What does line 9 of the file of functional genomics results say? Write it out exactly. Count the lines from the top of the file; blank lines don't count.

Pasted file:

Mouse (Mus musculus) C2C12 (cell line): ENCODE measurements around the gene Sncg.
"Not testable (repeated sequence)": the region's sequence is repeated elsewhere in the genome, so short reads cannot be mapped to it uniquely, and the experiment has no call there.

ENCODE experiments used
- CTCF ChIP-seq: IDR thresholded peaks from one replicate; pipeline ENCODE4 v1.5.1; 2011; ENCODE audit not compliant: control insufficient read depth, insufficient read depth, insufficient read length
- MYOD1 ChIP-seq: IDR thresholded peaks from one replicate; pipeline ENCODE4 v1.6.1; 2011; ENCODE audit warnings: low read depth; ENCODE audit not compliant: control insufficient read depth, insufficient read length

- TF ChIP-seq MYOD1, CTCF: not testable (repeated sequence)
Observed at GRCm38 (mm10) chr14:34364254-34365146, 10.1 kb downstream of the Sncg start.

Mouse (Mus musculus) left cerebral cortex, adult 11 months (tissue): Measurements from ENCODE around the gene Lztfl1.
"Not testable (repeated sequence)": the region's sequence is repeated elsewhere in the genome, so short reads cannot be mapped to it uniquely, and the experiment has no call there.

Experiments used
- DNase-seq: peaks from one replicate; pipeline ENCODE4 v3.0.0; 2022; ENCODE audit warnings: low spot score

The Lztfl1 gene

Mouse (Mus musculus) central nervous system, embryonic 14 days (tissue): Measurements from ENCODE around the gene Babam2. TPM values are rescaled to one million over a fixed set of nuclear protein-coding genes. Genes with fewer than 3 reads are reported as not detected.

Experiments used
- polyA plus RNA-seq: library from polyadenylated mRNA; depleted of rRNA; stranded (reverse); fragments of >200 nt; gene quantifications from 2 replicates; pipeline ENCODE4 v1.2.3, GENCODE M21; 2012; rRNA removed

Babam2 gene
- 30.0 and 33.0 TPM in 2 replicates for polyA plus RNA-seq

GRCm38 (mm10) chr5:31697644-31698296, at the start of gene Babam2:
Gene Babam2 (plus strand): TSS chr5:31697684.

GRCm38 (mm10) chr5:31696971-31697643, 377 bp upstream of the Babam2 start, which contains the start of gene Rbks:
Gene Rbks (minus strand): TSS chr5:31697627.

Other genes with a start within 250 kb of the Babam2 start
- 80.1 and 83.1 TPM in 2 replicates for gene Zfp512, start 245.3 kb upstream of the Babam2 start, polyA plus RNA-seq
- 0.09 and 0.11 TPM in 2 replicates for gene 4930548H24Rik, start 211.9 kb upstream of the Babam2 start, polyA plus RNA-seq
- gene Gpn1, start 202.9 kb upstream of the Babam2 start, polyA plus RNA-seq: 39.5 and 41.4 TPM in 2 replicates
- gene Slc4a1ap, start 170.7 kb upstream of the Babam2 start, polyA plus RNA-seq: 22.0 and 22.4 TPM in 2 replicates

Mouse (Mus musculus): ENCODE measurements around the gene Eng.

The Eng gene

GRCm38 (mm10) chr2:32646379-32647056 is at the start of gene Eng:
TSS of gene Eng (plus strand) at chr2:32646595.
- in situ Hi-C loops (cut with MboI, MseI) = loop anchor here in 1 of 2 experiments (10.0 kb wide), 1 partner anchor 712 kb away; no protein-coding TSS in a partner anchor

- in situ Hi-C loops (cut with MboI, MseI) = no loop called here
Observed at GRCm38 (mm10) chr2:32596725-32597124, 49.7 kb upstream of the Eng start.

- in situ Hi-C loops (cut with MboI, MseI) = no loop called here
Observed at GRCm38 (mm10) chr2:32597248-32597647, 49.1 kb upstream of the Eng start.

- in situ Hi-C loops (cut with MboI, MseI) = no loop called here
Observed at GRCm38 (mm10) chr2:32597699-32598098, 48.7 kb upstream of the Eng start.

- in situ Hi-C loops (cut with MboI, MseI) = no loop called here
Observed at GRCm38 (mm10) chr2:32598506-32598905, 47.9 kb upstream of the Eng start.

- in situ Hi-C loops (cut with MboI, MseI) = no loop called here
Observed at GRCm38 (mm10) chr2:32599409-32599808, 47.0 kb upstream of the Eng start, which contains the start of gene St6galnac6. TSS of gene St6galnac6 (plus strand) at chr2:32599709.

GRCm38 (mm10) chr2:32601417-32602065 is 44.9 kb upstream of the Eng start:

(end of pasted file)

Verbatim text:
"Not testable (repeated sequence)": the region's sequence is repeated elsewhere in the genome, so short reads cannot be mapped to it uniquely, and the experiment has no call there.